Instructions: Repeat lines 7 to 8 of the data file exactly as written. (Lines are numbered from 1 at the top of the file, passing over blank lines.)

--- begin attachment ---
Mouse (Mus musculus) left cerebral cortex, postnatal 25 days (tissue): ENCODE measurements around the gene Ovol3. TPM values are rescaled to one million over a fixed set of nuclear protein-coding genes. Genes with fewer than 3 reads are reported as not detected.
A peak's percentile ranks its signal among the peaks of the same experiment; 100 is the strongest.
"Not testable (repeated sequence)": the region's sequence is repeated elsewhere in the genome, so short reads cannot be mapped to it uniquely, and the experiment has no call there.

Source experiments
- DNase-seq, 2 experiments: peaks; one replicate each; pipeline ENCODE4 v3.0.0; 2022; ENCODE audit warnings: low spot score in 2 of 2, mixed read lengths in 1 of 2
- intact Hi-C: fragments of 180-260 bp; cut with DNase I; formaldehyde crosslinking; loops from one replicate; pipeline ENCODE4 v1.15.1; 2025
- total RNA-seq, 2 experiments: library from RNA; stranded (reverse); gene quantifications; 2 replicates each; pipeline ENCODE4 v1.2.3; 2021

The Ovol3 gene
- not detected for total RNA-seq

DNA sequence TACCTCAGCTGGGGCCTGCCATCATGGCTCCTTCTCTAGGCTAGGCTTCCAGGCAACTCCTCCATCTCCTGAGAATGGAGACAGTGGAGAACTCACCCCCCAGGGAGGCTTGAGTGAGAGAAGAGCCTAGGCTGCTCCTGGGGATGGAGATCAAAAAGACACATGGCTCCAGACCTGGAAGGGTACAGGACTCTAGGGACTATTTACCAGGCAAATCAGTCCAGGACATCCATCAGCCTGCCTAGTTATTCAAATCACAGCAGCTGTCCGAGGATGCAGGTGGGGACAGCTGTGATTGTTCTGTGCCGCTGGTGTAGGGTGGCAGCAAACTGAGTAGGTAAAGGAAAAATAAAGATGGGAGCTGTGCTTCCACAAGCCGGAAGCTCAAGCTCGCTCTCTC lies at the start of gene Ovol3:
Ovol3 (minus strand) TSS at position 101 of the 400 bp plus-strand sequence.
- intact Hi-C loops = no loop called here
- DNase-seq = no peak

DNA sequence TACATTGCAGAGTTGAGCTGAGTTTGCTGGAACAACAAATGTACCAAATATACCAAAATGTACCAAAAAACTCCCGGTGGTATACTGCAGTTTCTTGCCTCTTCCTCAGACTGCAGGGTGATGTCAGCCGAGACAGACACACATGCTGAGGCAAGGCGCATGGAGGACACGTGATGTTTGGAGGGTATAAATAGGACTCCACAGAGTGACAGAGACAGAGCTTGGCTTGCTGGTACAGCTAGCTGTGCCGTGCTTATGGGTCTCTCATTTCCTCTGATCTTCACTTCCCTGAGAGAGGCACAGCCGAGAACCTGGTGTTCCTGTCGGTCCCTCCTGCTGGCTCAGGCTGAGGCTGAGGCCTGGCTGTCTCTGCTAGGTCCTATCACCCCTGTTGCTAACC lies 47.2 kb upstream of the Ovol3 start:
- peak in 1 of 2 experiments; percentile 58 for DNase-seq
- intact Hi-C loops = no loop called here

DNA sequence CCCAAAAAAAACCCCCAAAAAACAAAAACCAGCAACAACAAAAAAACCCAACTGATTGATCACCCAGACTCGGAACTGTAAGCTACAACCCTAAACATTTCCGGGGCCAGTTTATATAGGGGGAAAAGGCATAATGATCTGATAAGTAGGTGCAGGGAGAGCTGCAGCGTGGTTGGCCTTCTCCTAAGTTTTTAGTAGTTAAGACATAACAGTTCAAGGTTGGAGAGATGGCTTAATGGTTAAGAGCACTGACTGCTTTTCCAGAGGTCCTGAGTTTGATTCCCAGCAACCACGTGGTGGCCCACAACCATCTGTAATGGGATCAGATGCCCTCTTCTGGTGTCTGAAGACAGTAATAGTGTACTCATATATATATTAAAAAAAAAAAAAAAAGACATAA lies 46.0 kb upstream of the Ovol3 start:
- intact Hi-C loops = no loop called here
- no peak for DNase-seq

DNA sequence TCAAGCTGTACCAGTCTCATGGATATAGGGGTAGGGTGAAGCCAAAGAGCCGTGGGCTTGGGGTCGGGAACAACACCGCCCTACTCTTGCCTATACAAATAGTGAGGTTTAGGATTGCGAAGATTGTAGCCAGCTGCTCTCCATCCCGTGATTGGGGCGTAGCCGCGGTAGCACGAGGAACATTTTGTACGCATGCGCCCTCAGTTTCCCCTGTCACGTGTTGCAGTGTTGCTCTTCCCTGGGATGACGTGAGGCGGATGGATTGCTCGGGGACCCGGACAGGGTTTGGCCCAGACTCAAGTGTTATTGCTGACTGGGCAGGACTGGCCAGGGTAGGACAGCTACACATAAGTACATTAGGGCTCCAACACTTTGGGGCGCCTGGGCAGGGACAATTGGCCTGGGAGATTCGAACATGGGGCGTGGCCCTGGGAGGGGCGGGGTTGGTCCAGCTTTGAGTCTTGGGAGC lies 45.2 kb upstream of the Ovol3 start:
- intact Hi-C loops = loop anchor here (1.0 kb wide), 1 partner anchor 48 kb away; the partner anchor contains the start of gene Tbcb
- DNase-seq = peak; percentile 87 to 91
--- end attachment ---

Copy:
- total RNA-seq, 2 experiments: library from RNA; stranded (reverse); gene quantifications; 2 replicates each; pipeline ENCODE4 v1.2.3; 2021

The Ovol3 gene